The biosynthetic pathway of coenzyme F430 in methanogenic and methanotrophic archaea

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Science  21 Oct 2016:
Vol. 354, Issue 6310, pp. 339-342
DOI: 10.1126/science.aag2947

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Enzymes for making (or breaking) methane

The last enzymatic step of microbial methanogenesis, and the first step of microbial methane oxidation, relies on the nickel-containing tetrapyrrole coenzyme F430. The successful metabolic engineering of any organism to enzymatically consume methane thus also needs the appropriate machinery to synthesize this compound. Using comparative genomics, Zheng et al. identified several candidate genes responsible for coenzyme F430 biosynthesis. Cloning and expression of all the subsequent proteins in Escherichia coli confirmed the complete in vitro conversion of sirohydrochlorin into mature F430.

Science, this issue p. 339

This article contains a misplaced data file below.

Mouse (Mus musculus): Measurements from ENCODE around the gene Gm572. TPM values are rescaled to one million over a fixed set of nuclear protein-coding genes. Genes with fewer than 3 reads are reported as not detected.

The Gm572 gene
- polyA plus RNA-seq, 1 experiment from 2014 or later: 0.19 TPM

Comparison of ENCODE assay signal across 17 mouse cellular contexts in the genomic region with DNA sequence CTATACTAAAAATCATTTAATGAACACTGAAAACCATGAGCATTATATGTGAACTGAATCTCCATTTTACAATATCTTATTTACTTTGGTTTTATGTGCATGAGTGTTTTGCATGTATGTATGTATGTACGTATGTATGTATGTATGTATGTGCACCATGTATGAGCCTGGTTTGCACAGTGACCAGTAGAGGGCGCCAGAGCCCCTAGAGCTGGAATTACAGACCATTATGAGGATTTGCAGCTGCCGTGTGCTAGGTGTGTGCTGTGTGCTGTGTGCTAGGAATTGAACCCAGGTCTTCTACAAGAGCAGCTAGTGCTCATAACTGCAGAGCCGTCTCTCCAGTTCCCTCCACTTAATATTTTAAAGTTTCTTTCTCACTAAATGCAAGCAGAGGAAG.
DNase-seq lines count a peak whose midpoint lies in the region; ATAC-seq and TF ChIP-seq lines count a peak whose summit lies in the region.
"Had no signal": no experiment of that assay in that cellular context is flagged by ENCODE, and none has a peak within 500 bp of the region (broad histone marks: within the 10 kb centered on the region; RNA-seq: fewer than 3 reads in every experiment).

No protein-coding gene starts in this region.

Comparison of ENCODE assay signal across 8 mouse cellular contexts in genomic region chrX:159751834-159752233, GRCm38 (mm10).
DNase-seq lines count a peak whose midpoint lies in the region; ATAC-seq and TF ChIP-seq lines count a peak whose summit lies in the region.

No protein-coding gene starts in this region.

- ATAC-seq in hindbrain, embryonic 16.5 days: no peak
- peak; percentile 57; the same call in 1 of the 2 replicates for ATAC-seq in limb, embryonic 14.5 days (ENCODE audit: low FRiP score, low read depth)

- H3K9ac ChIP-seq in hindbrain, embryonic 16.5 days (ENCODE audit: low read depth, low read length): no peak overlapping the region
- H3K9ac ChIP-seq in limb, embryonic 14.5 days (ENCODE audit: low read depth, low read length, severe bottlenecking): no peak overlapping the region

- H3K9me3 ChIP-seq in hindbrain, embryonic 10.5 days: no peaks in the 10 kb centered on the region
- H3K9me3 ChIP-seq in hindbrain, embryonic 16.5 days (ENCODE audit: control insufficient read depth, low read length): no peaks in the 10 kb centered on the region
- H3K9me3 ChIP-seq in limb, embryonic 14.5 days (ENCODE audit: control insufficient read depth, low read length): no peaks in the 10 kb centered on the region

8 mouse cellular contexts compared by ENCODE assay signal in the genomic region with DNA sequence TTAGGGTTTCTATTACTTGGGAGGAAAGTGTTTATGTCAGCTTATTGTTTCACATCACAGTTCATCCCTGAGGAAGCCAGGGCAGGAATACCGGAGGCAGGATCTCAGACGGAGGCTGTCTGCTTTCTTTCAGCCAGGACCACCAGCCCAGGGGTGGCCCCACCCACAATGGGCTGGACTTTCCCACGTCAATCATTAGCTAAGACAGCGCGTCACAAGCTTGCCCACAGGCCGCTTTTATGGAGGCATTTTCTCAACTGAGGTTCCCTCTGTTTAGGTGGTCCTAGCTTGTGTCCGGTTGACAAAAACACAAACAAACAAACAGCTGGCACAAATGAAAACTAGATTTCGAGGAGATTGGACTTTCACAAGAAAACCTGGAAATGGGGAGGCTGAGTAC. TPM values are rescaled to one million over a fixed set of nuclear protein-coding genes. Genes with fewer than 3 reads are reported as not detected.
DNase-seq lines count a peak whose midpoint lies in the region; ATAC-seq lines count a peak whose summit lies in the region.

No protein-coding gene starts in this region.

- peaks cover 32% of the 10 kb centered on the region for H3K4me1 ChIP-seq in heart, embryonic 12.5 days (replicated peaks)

Methyl-coenzyme M reductase (MCR) is the key enzyme of methanogenesis and anaerobic methane oxidation. The activity of MCR is dependent on the unique nickel-containing tetrapyrrole known as coenzyme F430. We used comparative genomics to identify the coenzyme F430 biosynthesis (cfb) genes and characterized the encoded enzymes from Methanosarcina acetivorans C2A. The pathway involves nickelochelation by a nickel-specific chelatase, followed by amidation to form Ni-sirohydrochlorin a,c-diamide. Next, a primitive homolog of nitrogenase mediates a six-electron reduction and γ-lactamization reaction before a Mur ligase homolog forms the six-membered carbocyclic ring in the final step of the pathway. These data show that coenzyme F430 can be synthesized from sirohydrochlorin using Cfb enzymes produced heterologously in a nonmethanogen host and identify several targets for inhibitors of biological methane formation.

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